ATLANTA — In the minutes after Georgia Tech’s blowout victory over South Carolina State on Saturday, a seemingly even-tempered, level-headed Paul Johnson walked into the Edge Athletic Center conference room and sat at the head of its large boardroom-style table.
Giving his post-game thoughts to the media crammed into the space, the head coach knew there was plenty of celebratory comments he could offer about his Yellow Jackets’ big win. But he also believed there was enough about the way his team got to that win that upset him.
Choosing his words carefully, he acknowledged the significance of starting the season 1-0, but he also was ready to let the world know his team had a long way to go to achieve the perfection he desires for it.
“Hopefully you make the most improvement from Game 1 to Game 2, and that’s what we need to do right now,” Johnson said.
Game 2 is here.
With Saturday’s noon kickoff at Kansas looming, Johnson is anxious to see his team erase its slate and start the year anew. While this week’s practices will be dedicated to preparing for the Jayhawks’ (0-1) multiple-look offense, time will also be devoted to cleaning up the minor mishaps that made Georgia Tech’s 41-10 win feel more like a 14-10 one.
“We missed a lot of tackles,” Johnson said Sunday evening on his weekly teleconference. “Offensively, don’t think we played as fast as we can play. Certainly, we didn’t execute when we decided to throw the ball. We didn’t throw it much.
“It’s just a zillion things.”
The Yellow Jackets were 2-for-8 as a team passing. They amassed just 12 yards in the air.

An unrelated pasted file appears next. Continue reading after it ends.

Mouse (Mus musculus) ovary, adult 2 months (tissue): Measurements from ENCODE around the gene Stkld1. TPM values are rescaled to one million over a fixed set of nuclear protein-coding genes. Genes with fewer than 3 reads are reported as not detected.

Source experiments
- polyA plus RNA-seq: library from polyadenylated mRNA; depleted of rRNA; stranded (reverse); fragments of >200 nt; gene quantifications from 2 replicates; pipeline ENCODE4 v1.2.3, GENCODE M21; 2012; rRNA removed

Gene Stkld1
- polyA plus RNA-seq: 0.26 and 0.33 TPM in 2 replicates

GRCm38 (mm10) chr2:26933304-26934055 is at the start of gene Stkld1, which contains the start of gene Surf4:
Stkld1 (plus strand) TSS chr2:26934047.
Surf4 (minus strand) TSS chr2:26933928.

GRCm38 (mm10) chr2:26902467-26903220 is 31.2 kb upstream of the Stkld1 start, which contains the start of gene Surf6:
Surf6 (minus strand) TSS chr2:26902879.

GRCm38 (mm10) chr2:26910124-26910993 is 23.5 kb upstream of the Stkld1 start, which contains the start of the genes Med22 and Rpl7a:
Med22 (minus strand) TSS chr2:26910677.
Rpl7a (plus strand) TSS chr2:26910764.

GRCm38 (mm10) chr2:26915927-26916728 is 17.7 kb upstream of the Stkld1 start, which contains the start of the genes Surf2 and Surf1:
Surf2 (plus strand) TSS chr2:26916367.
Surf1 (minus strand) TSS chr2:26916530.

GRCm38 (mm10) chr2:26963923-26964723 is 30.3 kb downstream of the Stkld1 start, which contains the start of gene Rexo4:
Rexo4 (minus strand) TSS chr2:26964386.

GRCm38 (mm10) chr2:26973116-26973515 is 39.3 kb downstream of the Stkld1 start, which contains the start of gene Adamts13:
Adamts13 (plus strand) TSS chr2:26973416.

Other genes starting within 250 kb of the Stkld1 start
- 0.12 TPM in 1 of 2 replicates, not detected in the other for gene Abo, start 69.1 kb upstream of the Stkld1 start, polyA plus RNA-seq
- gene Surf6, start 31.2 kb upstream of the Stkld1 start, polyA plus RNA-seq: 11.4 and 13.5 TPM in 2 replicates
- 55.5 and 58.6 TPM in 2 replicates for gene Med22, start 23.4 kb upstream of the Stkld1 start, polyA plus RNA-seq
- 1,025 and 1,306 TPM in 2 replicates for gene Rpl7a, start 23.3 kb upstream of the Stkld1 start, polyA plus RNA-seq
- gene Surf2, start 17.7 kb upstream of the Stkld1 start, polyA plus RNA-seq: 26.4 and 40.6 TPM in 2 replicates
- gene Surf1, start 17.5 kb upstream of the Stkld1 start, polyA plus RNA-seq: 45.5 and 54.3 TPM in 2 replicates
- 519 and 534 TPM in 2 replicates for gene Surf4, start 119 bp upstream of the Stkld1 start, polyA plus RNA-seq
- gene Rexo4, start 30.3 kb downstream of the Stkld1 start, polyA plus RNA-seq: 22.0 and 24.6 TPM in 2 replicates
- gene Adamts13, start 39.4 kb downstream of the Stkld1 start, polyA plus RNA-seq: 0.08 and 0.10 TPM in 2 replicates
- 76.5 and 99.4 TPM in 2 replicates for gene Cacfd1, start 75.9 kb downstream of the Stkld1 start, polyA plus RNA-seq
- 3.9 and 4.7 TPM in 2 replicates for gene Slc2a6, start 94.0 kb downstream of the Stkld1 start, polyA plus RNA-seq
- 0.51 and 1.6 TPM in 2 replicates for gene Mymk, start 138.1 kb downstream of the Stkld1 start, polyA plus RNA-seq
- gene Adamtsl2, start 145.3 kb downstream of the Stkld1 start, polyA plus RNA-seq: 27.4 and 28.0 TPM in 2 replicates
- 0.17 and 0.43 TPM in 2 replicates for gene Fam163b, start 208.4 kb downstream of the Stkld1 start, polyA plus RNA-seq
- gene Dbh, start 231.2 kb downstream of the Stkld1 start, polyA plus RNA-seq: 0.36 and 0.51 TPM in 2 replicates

“I’m probably not as worried about that as everybody else,” said Johnson, owner of a run-based spread option scheme.
Among the zillions of things the Yellow Jackets themselves want to work on this week, effort ranks high on the list.
“We were lackadaisical (Saturday). We can do better than that,” B-back Anthony Allen said. “We were walking to the line of scrimmage. We can do better than that. You expect people to go 100 percent, but I think some of us were looking past this first game a little bit.”
After going up two quick scores in the first half, Allen said there was a bit of a letdown.
“(Players) started to, you know, start backing down a little bit saving themselves,” Allen said.
If it could happen against South Carolina State — a program that had won its conference two years in a row — it could easily happen against Kansas. From a purely mental standpoint, there could be plenty to overlook about the Jayhawks.
On Saturday night, in their opener, the Jayhawks were upset by Division II North Dakota State in a defensive battle, 6-3.
If his players get caught looking at the scoreboard from last week, they’re way off, Johnson contends. Considering Kansas’ defense allowed just two field goals and less than 200 yards, the unit has to be “pretty good,” Johnson said.
In terms of their own defense, for Georgia Tech’s assistant coaches, missed tackles and missed assignments were an area of concern against South Carolina State.
There are tangible ways that can be addressed in this week’s workouts.
“We got to keep our heads up. A lot of the tackles we missed were because we put our heads down,” junior linebacker Kyle Jackson said. “That’s a mistake I’ll correct myself, and I know my teammates will come out and work on theirs, as well.
“Missed tackles are a matter of a lack of discipline, a matter of getting a solid base, getting space between you and the runner and getting your head up. So those are all things we’ve got to work on. It’s not necessarily that we’ve got a problem with that aspect of the game, but it’s something that we’ve got to be more acute with our discipline on.”